So I think I would disagree slightly with pp. Or add to their thoughts...

For sure it sounds like the dog finds something about the hugging process to be stimulating and the likelihood would be that he finds it upsetting rather than exciting but that's really hard to tell from a brief description.

Resource guarding is one possibility.

However, so are other things, such as previous learned behaviours that are unlinked to resource guarding. A dog that came from a home where physical fights happened (for e.g.) may associate humans hugging with fighting and with an upsetting atmosphere. A dog that was shouted at for interupting a human hug in the past may have found that incident upsetting enough to be anxious anytime humans hug.

Or a dog that has been rewarded with attention and fuss for interupting hugs in the past may well continue to do.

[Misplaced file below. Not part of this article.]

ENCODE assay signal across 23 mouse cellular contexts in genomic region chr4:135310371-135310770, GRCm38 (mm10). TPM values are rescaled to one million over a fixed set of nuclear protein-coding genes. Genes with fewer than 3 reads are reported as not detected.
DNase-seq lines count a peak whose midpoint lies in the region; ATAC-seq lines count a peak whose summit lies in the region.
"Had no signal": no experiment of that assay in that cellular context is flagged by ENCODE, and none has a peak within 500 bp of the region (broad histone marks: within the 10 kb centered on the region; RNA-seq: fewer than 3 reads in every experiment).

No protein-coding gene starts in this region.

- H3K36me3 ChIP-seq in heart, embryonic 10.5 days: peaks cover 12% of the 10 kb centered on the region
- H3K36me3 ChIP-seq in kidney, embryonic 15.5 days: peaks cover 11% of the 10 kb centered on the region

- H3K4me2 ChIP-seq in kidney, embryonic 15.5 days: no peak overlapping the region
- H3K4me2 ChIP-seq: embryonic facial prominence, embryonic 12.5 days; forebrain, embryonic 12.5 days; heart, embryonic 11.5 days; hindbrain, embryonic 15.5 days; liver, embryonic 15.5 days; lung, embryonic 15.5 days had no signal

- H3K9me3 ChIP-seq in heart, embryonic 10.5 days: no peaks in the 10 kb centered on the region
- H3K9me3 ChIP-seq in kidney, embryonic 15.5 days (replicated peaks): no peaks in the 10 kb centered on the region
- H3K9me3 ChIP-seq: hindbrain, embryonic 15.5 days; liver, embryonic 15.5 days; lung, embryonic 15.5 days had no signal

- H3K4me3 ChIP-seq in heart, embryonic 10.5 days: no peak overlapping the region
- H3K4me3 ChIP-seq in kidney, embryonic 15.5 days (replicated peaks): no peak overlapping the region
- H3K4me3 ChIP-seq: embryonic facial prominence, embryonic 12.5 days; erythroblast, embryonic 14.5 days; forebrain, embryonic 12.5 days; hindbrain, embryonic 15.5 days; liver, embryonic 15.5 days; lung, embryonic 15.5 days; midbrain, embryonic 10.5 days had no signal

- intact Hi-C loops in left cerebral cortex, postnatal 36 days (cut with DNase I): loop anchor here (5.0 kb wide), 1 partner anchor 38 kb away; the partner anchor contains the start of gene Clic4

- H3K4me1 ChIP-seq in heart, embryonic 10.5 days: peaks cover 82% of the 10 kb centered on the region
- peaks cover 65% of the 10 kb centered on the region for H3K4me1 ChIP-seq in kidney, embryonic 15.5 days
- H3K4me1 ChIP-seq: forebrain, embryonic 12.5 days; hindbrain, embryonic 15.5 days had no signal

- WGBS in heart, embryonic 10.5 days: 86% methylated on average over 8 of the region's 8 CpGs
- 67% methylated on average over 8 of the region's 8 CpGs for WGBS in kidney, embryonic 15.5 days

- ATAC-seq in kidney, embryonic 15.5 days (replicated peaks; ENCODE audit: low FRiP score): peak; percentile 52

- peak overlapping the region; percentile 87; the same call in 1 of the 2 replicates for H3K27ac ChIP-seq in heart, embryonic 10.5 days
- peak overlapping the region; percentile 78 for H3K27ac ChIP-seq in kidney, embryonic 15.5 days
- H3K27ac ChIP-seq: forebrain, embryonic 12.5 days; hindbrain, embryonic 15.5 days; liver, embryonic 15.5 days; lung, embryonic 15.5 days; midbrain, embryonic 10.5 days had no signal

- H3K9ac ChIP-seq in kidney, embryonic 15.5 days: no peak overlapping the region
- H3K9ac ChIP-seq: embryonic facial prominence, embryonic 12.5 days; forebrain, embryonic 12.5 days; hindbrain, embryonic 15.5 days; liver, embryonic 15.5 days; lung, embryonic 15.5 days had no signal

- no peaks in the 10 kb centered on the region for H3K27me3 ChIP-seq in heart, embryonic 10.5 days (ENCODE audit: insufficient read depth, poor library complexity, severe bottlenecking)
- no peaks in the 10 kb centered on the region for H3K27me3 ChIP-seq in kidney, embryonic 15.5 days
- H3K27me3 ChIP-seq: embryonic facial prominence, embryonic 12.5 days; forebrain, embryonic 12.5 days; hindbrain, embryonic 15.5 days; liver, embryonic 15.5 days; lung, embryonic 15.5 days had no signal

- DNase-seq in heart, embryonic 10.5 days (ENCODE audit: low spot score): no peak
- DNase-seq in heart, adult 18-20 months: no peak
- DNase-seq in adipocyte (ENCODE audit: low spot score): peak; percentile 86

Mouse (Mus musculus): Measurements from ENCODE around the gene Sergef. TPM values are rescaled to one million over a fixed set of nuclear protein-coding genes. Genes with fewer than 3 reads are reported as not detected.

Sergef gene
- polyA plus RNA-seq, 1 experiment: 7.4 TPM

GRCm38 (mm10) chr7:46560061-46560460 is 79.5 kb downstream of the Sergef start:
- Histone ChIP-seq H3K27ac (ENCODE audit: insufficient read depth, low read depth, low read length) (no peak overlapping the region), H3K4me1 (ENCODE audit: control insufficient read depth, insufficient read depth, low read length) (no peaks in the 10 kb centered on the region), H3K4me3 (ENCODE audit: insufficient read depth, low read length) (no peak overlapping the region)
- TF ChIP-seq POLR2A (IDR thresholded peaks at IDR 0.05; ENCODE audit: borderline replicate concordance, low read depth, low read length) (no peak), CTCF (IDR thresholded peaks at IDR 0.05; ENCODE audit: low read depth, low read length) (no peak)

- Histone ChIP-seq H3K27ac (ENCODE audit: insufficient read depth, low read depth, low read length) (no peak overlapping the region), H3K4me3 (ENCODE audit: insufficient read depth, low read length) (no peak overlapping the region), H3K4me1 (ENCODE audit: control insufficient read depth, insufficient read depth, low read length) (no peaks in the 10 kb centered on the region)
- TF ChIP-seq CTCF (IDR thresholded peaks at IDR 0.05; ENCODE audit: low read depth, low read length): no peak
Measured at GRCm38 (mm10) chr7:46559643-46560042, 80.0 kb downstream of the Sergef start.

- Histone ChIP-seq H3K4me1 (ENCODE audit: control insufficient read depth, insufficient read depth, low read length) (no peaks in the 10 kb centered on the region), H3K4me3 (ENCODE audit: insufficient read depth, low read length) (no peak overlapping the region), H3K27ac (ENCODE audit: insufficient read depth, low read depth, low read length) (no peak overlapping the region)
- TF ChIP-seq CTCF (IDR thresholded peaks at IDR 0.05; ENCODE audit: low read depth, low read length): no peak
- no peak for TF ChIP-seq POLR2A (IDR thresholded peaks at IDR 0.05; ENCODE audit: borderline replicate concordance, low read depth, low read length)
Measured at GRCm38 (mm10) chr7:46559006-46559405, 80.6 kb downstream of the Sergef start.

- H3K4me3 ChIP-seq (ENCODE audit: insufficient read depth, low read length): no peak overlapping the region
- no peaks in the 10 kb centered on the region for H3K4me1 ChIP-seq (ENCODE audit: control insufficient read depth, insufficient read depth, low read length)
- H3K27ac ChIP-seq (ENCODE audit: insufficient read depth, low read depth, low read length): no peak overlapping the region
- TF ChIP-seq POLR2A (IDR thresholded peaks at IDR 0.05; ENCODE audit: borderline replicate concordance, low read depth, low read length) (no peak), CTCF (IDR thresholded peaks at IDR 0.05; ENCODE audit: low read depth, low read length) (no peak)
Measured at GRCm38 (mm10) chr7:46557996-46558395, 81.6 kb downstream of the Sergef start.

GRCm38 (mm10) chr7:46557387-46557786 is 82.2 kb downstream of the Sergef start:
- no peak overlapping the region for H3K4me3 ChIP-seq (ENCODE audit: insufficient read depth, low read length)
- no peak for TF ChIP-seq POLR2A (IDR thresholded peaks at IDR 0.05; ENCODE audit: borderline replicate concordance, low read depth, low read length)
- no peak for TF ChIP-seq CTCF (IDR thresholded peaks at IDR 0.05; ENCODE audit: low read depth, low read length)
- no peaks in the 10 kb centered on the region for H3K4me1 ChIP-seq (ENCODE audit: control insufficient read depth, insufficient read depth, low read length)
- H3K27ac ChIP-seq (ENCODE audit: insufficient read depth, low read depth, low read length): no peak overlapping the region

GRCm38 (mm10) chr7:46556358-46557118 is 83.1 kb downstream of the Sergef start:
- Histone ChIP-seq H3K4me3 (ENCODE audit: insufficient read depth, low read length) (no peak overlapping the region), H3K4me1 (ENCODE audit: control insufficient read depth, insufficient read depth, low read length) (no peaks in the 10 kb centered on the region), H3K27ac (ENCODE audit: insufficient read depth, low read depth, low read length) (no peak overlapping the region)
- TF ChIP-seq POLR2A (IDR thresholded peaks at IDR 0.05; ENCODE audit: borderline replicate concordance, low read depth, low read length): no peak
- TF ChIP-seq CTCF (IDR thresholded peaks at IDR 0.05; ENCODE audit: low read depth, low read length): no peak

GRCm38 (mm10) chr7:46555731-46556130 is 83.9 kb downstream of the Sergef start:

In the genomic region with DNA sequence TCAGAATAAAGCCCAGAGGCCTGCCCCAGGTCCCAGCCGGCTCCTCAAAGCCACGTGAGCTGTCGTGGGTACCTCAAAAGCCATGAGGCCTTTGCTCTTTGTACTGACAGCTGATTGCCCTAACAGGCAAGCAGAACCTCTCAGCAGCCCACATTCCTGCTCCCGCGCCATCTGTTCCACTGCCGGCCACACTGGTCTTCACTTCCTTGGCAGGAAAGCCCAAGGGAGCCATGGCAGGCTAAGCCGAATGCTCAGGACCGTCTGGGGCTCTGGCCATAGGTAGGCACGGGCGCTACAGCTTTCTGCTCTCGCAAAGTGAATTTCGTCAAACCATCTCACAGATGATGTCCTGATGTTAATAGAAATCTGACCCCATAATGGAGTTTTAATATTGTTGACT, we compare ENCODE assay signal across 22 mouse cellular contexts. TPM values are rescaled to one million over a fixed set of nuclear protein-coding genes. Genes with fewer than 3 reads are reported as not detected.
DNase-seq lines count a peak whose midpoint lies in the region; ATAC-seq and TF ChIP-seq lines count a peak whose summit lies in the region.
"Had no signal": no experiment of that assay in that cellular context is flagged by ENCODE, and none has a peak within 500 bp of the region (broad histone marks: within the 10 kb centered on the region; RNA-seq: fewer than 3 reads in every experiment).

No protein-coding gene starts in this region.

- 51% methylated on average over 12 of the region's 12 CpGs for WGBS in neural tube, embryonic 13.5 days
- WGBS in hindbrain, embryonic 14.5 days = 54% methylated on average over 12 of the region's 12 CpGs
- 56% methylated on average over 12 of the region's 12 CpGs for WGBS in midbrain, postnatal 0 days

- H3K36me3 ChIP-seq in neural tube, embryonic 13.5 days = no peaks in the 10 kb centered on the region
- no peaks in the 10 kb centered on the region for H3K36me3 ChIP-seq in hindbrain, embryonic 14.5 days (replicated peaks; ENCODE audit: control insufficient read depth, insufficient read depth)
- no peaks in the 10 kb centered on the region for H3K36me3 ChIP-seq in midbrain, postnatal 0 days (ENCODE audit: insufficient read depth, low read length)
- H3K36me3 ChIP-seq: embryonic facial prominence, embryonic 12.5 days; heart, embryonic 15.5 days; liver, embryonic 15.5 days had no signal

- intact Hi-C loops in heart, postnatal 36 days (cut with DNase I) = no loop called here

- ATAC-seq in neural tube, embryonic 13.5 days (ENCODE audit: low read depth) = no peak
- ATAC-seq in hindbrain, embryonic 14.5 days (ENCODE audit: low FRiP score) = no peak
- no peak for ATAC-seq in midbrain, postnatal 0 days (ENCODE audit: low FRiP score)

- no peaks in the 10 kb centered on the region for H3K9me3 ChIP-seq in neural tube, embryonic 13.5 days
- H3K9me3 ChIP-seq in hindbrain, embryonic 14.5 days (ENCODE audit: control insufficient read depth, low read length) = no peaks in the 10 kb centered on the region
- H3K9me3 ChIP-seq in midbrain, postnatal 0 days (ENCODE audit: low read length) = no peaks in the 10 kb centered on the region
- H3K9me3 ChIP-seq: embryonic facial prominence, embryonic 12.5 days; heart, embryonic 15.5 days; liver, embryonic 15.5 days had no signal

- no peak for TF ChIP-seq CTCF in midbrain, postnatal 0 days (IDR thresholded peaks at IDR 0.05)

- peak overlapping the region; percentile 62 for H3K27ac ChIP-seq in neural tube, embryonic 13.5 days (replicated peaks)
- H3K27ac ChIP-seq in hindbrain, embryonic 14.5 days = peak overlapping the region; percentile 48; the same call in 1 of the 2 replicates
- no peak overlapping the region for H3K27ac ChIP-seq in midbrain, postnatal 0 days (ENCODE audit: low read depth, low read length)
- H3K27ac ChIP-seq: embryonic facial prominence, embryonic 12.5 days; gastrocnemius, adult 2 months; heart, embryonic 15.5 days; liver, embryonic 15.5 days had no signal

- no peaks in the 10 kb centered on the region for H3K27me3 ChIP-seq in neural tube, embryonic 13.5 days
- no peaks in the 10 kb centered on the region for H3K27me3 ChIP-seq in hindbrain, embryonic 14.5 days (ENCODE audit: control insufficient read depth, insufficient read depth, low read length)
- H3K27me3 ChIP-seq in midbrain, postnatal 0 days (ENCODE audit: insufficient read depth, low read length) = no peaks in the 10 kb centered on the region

The best person to asses whether the dog is upset or excited by the hugging is someone who is there to see the behaviour in context. What's your sense, avocados?

AvocadosBeforeMortgages Tue 01-Oct-19 11:08:47

My sense is that it's more excitement than anything else, and that he finds hugs stimulating in some way.

He's the sort of dog that will bark at anything he's unsure about, and he never barks during a hug, he just jumps up in an excited wiggly way - similar to when I return home from the shops etc. He can resource guard thing around other dogs (never humans) and it looks nothing like that; he's reactive towards a couple of weird triggers but it's nothing like that either.

It's only the specific act of hugging that triggers the jumping up - greeting someone or sitting close to them is absolutely ignorable in his eyes.

If he gets picked up mid-hug and turned into a 'dog sandwich' he'll look rather pleased with himself and likely try and aim a kiss at both faces. I appreciate this is probably rewarding him for his questionable behaviour! It does however look nothing like resource guarding behaviour to me, and I find it odd that he almost never (as in, once every few months) asks to be picked up in other situations. It genuinely feels like he just wants to join in the hug.